Amprius, University of Maryland Win NASA Funding for Battery Research – Satellite Today

NASA Fly Wheels Energy Battery

Fly wheels, such as the NASA G2 flywheel module above, are one way to store rotational energy for use by spacecraft or machines on Earth. Photo: NASA

[Via Satellite 08-14-2014] NASA has selected proposals from Amprius of Sunnyvale, Calif. and the University of Maryland, College Park to study new energy storage technologies. The proposals received awards through Phase 2 of the agency’s Game Changing Development (GCD) program. Amprius will study silicon anode based cells for high specific energy Li + systems, and the University of Maryland will focus on garnet electrolyte-based safe, lithium-sulfur energy storage. NASA anticipates the proposals will help cultivate power systems that can survive harsh space environments while cutting battery mass by 50 percent or more.

Phase 1 awards were approximately $250,000, providing four awardees with the funding needed to conduct an eight-month component test and analysis phase. Phase 2 is an engineering hardware phase that provides as much as to $1 million per award for 12 months, and Phase 3 will consist of the prototype hardware development, with up to $2 million per award for 18 months.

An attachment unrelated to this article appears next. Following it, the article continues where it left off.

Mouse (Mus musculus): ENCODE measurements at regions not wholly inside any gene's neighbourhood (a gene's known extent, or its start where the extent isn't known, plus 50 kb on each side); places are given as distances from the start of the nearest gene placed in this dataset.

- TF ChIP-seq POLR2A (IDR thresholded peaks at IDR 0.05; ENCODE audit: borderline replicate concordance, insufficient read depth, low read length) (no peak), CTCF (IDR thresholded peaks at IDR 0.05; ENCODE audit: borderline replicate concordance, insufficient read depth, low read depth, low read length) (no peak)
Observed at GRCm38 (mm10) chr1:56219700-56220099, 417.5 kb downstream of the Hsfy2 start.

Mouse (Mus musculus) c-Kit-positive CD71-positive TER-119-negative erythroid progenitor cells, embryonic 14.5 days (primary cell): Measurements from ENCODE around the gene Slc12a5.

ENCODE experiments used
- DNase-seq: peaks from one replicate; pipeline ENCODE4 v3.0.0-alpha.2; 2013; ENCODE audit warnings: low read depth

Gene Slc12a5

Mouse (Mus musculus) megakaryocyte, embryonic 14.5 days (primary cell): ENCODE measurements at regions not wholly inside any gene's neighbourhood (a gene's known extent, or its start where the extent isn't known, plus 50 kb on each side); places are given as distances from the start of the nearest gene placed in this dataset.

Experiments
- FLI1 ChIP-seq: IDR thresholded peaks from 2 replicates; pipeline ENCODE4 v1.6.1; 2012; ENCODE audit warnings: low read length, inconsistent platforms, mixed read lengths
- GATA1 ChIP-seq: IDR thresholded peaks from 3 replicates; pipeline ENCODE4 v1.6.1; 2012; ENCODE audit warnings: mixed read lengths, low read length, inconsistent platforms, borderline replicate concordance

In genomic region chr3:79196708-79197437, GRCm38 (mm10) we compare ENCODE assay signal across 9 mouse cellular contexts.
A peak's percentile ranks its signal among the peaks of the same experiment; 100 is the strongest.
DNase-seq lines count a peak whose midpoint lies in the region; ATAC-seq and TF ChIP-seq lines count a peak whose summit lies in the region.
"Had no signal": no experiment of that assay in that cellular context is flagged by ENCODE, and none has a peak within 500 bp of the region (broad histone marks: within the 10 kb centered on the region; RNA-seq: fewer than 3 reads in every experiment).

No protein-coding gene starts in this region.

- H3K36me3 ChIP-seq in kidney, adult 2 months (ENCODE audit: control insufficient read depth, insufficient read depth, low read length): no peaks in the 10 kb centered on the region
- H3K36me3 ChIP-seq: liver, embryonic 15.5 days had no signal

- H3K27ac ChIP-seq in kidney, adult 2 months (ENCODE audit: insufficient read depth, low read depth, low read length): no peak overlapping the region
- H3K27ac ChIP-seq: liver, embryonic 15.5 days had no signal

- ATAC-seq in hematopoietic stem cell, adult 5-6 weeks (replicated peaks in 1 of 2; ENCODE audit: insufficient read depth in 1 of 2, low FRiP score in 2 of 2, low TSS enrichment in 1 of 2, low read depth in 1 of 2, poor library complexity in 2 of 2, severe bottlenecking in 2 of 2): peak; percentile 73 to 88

“Technology drives exploration, and battery technology is a critical element of that drive,” said Steve Jurczyk, associate administrator for the Space Technology Mission Directorate (STMD) at NASA Headquarters in Washington, D.C. “These next-generation batteries will dramatically improve the availability and affordability of the power and energy required for future exploration missions. The development effort will focus on delivering safe, low mass batteries to enable longer missions deeper into space.”

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